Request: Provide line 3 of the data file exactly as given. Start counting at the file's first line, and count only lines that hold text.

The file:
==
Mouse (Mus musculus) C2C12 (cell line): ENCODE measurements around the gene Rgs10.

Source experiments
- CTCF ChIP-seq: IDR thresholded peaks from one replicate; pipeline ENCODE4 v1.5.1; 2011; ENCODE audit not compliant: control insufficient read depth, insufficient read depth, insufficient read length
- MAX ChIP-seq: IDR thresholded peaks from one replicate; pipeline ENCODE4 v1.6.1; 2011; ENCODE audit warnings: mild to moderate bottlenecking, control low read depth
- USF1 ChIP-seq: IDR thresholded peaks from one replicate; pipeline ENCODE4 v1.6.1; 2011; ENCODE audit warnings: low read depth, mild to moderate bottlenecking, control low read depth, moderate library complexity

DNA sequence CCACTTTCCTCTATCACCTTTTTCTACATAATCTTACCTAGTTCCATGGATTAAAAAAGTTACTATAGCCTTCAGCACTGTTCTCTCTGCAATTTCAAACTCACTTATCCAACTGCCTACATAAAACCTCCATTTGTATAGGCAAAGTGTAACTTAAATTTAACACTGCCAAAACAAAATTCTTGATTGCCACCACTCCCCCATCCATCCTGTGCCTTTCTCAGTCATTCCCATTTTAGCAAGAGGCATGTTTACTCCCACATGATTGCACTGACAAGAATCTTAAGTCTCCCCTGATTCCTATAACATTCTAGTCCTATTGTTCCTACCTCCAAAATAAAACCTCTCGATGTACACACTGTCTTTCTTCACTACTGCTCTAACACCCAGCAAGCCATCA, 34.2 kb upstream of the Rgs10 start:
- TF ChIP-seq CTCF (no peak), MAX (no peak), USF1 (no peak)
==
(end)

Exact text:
- CTCF ChIP-seq: IDR thresholded peaks from one replicate; pipeline ENCODE4 v1.5.1; 2011; ENCODE audit not compliant: control insufficient read depth, insufficient read depth, insufficient read length